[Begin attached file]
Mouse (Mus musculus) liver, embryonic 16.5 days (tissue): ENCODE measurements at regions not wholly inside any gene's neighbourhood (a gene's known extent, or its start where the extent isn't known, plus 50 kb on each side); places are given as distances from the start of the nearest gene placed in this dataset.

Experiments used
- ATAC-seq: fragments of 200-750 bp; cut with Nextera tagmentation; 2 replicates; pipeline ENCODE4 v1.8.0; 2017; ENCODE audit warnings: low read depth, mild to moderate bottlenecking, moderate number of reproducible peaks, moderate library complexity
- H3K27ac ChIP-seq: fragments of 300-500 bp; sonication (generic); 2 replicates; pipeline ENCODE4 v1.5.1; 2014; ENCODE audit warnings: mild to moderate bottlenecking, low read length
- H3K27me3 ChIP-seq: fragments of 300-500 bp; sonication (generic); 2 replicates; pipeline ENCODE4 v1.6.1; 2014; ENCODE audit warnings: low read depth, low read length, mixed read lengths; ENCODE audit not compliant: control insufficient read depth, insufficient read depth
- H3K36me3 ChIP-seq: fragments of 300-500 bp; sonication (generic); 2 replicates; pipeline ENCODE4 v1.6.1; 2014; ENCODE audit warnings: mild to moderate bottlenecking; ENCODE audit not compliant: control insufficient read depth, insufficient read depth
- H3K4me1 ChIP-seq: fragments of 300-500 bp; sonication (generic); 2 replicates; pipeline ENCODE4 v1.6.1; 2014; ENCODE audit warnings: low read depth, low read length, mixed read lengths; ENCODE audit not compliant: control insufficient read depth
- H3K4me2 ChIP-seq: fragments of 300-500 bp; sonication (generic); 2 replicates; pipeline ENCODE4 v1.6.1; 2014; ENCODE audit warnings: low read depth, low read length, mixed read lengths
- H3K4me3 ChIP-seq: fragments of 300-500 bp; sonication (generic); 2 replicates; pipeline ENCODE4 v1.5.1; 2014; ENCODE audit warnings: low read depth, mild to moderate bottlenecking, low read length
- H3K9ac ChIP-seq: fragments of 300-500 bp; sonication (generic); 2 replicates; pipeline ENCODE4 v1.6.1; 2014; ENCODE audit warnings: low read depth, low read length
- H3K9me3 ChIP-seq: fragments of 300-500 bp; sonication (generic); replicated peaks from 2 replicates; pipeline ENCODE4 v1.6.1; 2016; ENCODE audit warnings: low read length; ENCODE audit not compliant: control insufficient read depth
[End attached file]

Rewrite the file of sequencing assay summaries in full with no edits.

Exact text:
Mouse (Mus musculus) liver, embryonic 16.5 days (tissue): ENCODE measurements at regions not wholly inside any gene's neighbourhood (a gene's known extent, or its start where the extent isn't known, plus 50 kb on each side); places are given as distances from the start of the nearest gene placed in this dataset.

Experiments used
- ATAC-seq: fragments of 200-750 bp; cut with Nextera tagmentation; 2 replicates; pipeline ENCODE4 v1.8.0; 2017; ENCODE audit warnings: low read depth, mild to moderate bottlenecking, moderate number of reproducible peaks, moderate library complexity
- H3K27ac ChIP-seq: fragments of 300-500 bp; sonication (generic); 2 replicates; pipeline ENCODE4 v1.5.1; 2014; ENCODE audit warnings: mild to moderate bottlenecking, low read length
- H3K27me3 ChIP-seq: fragments of 300-500 bp; sonication (generic); 2 replicates; pipeline ENCODE4 v1.6.1; 2014; ENCODE audit warnings: low read depth, low read length, mixed read lengths; ENCODE audit not compliant: control insufficient read depth, insufficient read depth
- H3K36me3 ChIP-seq: fragments of 300-500 bp; sonication (generic); 2 replicates; pipeline ENCODE4 v1.6.1; 2014; ENCODE audit warnings: mild to moderate bottlenecking; ENCODE audit not compliant: control insufficient read depth, insufficient read depth
- H3K4me1 ChIP-seq: fragments of 300-500 bp; sonication (generic); 2 replicates; pipeline ENCODE4 v1.6.1; 2014; ENCODE audit warnings: low read depth, low read length, mixed read lengths; ENCODE audit not compliant: control insufficient read depth
- H3K4me2 ChIP-seq: fragments of 300-500 bp; sonication (generic); 2 replicates; pipeline ENCODE4 v1.6.1; 2014; ENCODE audit warnings: low read depth, low read length, mixed read lengths
- H3K4me3 ChIP-seq: fragments of 300-500 bp; sonication (generic); 2 replicates; pipeline ENCODE4 v1.5.1; 2014; ENCODE audit warnings: low read depth, mild to moderate bottlenecking, low read length
- H3K9ac ChIP-seq: fragments of 300-500 bp; sonication (generic); 2 replicates; pipeline ENCODE4 v1.6.1; 2014; ENCODE audit warnings: low read depth, low read length
- H3K9me3 ChIP-seq: fragments of 300-500 bp; sonication (generic); replicated peaks from 2 replicates; pipeline ENCODE4 v1.6.1; 2016; ENCODE audit warnings: low read length; ENCODE audit not compliant: control insufficient read depth